Guitar Repair & Building program repairs an Oud
"This is a very big part of why we do what we do, to be part of an important art" -- David Vincent
Touring the United States with the Israeli band Sofi & the Baladis, musician Yaniv Taichman made a horrifying discovery the morning they left Pierre, SD. The headstock of his oud had suddenly snapped off -- a victim of the the cold, dry air in the Dakotas. Fortunately they had a backup oud, so he was able to continue performing in concerts.
Wait a minute -- what's an oud? An ancestor of the guitar, the oud (prounounced "oohd") looks a lot like a lute, with a large bowl-back body, 11 strings, no frets, and violin-style tuners. Sofi & the Baladis play Samaritan music on the oud and other traditional instruments.
Alerted by the tour manager, Arts Midwest World Fest Project Manager Ken Carlson scrambled to find a luthier who could repair the broken instrument. He suggested that en route to their next tour residency at The Sheldon Theatre, the group could drop the instrument off for repairs about 100 miles away from Red Wing.
At the last minute, Yaniv decided to keep his oud instead. This turned out to be a stroke of luck, since Arts Midwest and The Sheldon Theatre had arranged a lunchtime workshop at Minnesota State College Southeast early in the band's week-long Red Wing residency.
During the Oct. 31 workshop, Yaniv got so many technical questions about the oud that he realized MSC Southeast isn't an ordinary college. Of course not -- he had stumbled upon the premier lutherie college in the United States, MSC Southeast's Guitar Repair and Building program!
Yaniv explained that he was playing an oud that belonged to lead singer Sofi. He unzipped the black case that was carrying his own instrument. When he pulled it out -- in two pieces -- there was a collective gasp from the audience. "We can fix that!" somebody called out, and that's just what happened.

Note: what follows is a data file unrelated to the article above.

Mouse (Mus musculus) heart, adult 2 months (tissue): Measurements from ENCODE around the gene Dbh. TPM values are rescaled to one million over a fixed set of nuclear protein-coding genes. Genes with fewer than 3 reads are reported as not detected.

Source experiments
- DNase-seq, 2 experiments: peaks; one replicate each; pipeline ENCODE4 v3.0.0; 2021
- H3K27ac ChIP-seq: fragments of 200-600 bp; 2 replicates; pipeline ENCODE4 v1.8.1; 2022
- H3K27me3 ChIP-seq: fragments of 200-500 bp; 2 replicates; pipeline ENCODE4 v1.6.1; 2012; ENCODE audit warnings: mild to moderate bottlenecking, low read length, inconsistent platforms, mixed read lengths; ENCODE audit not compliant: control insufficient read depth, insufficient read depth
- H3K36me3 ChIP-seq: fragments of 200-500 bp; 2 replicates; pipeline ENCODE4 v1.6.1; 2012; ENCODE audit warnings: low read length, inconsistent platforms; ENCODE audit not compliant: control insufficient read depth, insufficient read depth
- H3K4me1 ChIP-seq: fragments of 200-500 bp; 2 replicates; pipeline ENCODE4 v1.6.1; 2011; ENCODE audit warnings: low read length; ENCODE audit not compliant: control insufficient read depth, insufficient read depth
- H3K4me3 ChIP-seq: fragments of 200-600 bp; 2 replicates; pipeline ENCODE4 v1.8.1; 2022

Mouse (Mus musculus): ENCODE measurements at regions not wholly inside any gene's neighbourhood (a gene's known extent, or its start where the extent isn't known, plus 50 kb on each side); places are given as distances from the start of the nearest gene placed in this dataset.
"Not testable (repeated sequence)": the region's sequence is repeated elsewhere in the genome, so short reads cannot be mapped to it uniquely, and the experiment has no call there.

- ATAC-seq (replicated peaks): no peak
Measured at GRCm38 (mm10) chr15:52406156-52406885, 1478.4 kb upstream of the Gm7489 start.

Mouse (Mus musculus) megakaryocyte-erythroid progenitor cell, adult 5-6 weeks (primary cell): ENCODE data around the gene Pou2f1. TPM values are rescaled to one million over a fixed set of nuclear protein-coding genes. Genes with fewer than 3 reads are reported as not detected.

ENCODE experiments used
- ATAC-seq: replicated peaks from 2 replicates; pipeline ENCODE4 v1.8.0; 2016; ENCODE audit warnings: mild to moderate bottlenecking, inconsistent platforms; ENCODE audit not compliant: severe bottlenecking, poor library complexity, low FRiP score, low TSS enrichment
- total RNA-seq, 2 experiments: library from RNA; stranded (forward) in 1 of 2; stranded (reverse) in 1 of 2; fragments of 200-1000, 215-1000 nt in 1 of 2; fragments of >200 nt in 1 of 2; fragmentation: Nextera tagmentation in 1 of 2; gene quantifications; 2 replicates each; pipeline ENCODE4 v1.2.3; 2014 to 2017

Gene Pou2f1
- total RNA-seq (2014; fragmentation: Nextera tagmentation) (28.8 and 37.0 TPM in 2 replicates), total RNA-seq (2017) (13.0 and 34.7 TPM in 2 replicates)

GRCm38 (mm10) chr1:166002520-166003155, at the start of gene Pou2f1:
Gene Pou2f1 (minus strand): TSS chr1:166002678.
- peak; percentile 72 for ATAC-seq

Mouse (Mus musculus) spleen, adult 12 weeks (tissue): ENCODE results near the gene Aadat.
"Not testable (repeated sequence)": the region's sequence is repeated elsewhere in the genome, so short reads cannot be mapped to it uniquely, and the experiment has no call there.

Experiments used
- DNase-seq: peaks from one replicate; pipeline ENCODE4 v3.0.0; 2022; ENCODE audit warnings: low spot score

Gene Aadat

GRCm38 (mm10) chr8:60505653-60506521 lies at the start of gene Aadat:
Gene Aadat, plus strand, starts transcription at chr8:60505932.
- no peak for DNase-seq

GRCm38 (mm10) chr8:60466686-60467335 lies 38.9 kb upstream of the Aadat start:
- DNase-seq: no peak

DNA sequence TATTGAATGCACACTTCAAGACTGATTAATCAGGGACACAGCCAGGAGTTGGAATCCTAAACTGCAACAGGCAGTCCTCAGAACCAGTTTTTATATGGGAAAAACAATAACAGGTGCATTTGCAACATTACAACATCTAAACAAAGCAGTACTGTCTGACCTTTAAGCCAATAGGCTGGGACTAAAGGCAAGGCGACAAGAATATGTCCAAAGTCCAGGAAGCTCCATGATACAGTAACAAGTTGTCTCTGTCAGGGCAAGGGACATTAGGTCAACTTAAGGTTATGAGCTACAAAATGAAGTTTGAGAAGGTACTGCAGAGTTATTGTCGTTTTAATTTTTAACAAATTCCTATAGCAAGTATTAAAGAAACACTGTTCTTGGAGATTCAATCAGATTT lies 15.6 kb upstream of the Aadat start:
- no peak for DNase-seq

He left the oud in the capable hands of instructor David Vincent, and that very afternoon the repair process began. "The original maker's work on this instrument is quite nice, and it appears that hot hide glue was used. Where the headstock broke off is not on the original glue line but in the wood next to it. That's a good sign that the original glue joint was well done," David commented.
Ready to rock
By the end of the week, Yaniv's oud was ready to return to the stage at the Sheldon Theatre concert on Nov. 3. He was overjoyed to be reunited with his instrument.
"Maestro David Vincent brought my Oud back to life," said Yaniv. "It sounds, looks and feels amazing!"
"This is a very big part of why we do what we do, to be part of an important art," David Vincent responded. "It was very special to me to hear these fabulous musicians share their culture and tradition from halfway around the world, and to feel a part of it."
Top: Sofi and the Baladis gave a workshop on traditional Samaritan music at MSC Southeast. (Katryn Conlin, photo)
Left: Yaniv Taichman showed his broken oud to the audience at the college. (Katryn Conlin, photo)
Right: Instructor David Vincent worked on the instrument. (Yaniv Taichman, photos)